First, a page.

Artist Of The Week - Anchor & Braille

It's been about three years since we've gotten an album from Anchor & Braille, the indie side project of Anberlin's Stephen Christian, but this week, on July 31st, the band's sophomore album will be released. The Quiet Life is a collection of haunting melodies and catchy percussion, certainly a maturation of sound since 2009's Felt. The Quiet Life is available now in stores and online through Tooth & Nail Records.


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Artist: The Great Commission
Album: Heavy Worship
Release Date: July 12, 2011
Label: Ain't No Grave Records

Over two years have passed since the release of The Great Commission's debut album, And Every Knee Shall Bow, and those two years have been filled with almost non-stop touring, new members, a new label, and a new musical outlook. Heavy Worship finds The Great Commission moving on from their heavy, death metal style, and taking more of a metalcore direction. To add even more dimension to their music, clean vocals are also very prominent on the album, and are done by one of the band's three guitarists, Victor Cota.

"Don't Go To Church, Be The Church" starts off with the words "I am a walking revival," before exploding into a breakdown, which is followed by a fast pace and the first clean vocal chorus of the album. The question "Will you stand with this generation or will you watch it dig its own grave?" is posed to the listener of "The Walking Dead," which takes on a sludgier sound. One of the album's highlights, "When It Rains It Pours" has the hope-filled message of "One day the rain will come and wash away my pain, one day the rain will come and wash away my shame," preceding a breakdown of "Let the rain fall down!"

The next few songs are lyrically a bit more weighty, the first being "Draw The Line." The song speaks of the war within, and inner struggle. On "Preaching To The Choir," the message is directed at Christians, who only live (or act) their faith out on Sundays. "Weight Of The World" states that with Christ, we are not alone, even if the weight of the world crashes down on us. Some great harmonies are found in the clean vocals of "The Prodigal Son," and "Road To Damascus" starts out with only clean vocals, shaking up the typical song structure found on the album. The use of some vocal distortion is heard during the opening of "The Juggernaut," one of Heavy Worship's only tracks lacking the use of a clean chorus, but instead breakdowns take their place. "Reap What You Sow" follows suit, no clean vocals and breakdowns a plenty. To close the album, The Great Commission pull off a great cover of Hillsong's "Came To My Rescue (Be Lifted High)," which is very well the album's highlight. After playing the song live numerous times, it is a treat to finally have a recorded version of their passionate rendition, made up of dual vocals from Victor and frontman Justin Singh.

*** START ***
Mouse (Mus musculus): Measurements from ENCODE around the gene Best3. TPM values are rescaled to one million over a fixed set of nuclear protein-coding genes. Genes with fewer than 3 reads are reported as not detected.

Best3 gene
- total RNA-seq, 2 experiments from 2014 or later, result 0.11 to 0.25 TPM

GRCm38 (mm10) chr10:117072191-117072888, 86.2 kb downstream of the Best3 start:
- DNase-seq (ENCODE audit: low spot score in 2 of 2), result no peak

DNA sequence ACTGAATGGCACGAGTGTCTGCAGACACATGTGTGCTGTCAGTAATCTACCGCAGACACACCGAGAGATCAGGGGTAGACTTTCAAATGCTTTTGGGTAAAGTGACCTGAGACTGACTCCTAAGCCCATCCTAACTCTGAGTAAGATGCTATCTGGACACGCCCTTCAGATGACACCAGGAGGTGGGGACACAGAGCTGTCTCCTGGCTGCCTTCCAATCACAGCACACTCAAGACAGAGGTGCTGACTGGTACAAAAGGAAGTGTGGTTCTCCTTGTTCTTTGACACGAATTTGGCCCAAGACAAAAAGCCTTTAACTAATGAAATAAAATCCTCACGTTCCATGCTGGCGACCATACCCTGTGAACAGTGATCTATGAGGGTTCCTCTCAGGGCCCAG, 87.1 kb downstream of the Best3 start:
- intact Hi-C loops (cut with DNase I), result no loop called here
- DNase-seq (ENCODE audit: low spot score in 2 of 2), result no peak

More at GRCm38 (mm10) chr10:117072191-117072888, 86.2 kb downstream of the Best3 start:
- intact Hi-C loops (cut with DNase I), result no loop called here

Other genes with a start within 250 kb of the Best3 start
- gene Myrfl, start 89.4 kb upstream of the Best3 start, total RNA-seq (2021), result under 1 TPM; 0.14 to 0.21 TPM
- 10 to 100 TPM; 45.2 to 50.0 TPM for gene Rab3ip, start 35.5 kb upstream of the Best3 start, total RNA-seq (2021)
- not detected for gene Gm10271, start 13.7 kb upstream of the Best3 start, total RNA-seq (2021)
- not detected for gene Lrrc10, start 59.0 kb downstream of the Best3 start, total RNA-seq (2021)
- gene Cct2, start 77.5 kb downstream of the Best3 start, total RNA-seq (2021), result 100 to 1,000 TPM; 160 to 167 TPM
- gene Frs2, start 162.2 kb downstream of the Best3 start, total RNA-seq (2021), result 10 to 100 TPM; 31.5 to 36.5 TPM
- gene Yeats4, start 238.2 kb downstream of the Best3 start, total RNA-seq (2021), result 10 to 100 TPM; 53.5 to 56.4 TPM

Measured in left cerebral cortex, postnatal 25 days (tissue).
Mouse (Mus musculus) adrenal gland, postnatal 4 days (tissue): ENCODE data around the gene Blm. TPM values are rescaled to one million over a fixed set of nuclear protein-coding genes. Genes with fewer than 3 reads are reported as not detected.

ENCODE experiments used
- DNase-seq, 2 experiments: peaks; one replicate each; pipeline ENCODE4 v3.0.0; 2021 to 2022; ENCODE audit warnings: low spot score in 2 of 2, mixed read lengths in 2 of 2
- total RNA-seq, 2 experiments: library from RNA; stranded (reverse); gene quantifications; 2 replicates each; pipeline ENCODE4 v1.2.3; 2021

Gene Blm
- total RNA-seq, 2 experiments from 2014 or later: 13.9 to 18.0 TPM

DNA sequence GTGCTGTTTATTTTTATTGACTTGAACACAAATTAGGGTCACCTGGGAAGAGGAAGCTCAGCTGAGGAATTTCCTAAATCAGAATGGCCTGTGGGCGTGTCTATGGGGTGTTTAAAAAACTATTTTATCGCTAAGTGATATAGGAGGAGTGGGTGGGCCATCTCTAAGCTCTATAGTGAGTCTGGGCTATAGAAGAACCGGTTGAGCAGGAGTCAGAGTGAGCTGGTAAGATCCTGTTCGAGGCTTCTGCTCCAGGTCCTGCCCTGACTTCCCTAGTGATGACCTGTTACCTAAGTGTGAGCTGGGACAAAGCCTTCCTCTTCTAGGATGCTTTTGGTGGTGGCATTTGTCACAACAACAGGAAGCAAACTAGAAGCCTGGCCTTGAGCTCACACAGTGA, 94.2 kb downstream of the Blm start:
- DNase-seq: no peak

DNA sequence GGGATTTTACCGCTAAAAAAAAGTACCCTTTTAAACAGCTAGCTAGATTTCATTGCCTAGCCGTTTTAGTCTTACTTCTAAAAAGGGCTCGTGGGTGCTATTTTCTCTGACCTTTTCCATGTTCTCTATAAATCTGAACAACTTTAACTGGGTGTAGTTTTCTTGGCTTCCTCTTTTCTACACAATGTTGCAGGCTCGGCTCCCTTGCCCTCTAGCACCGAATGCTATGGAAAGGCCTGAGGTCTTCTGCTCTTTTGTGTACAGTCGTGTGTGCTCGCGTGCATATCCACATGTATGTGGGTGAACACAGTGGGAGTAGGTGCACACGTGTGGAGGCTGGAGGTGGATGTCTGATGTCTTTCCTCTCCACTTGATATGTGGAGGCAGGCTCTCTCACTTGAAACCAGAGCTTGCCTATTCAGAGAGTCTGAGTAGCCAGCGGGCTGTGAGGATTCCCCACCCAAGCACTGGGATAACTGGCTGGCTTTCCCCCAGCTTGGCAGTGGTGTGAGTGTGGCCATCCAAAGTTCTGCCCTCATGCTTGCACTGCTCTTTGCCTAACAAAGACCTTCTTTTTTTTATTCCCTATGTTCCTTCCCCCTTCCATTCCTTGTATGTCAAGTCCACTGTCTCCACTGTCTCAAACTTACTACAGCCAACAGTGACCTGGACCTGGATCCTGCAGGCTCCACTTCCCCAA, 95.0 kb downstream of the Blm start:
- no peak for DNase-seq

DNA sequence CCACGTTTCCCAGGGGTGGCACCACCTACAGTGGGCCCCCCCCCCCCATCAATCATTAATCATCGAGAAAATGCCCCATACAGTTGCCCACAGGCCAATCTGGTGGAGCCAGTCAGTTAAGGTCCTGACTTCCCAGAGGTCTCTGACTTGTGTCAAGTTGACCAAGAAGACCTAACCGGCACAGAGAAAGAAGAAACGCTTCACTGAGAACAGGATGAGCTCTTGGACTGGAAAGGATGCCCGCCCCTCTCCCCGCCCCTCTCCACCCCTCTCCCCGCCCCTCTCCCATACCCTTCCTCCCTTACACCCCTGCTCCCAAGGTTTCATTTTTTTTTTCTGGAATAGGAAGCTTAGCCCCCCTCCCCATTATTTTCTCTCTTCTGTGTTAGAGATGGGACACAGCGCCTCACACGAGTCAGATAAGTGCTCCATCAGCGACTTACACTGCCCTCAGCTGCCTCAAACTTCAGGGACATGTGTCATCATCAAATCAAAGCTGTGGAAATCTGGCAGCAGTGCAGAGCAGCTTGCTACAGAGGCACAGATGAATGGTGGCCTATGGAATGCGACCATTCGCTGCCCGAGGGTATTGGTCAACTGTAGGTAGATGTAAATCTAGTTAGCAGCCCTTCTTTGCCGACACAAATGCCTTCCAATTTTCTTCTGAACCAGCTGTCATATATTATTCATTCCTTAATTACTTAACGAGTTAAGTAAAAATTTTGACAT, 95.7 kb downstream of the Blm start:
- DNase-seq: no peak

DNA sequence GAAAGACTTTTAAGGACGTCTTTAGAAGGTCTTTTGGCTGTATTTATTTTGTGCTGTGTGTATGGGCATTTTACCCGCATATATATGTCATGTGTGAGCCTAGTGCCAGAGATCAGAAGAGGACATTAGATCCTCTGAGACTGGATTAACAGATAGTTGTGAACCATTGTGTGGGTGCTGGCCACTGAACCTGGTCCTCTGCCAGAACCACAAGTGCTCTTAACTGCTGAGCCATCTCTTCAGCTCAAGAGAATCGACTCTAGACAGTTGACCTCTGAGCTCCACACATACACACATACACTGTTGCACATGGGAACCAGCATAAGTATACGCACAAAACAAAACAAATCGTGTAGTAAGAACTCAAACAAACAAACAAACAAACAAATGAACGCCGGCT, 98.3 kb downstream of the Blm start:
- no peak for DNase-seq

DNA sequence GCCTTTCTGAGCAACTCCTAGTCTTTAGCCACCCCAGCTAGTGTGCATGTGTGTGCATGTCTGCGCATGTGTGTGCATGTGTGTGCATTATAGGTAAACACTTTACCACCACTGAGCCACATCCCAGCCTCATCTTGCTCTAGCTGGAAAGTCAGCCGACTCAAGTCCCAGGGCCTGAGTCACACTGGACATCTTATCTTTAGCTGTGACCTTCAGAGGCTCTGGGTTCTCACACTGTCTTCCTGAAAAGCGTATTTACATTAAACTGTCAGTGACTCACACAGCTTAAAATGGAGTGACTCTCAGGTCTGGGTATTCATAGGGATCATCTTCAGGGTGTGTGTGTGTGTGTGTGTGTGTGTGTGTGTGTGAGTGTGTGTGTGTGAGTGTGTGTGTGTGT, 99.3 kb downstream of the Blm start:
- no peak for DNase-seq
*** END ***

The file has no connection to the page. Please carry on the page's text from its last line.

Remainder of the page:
Overall: The sophomore release from The Great Commission, Heavy Worship, is a solid album from Californian six-piece. The new musical direction from the band aims for a metalcore sound, complete with clean vocals and plenty of chugging, which brings with it not much variety from song to song, most of them sounding similar. The album is lyrically both hopeful and weighty at times, with one purpose, to bring glory to God. Heavy Worship does boast a number of good tracks, especially the Hillsong cover, and for that, is still worth being checked out.

Rating: 7/10

  1. Don't Go To Church, Be The Church
  2. The Walking Dead
  3. When It Rains It Pours
  4. Draw The Line
  5. Preaching To The Choir
  6. Weight Of The World
  7. The Prodigal Son
  8. Road To Damascus
  9. The Juggernaut
  10. Reap What You Sow
  11. Came To My Rescue (Be Lifted High)
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  1. I find it funny you used the word "weighty" to describe some of the lyrics, and the album is called HEAVY worship. I know, I'm lame...

  2. the cleans are interesting, they sound super pop-punk, like a completely different song. i think they're done pretty well, but could use improvement. i agree with the score, 7/10, pretty good album.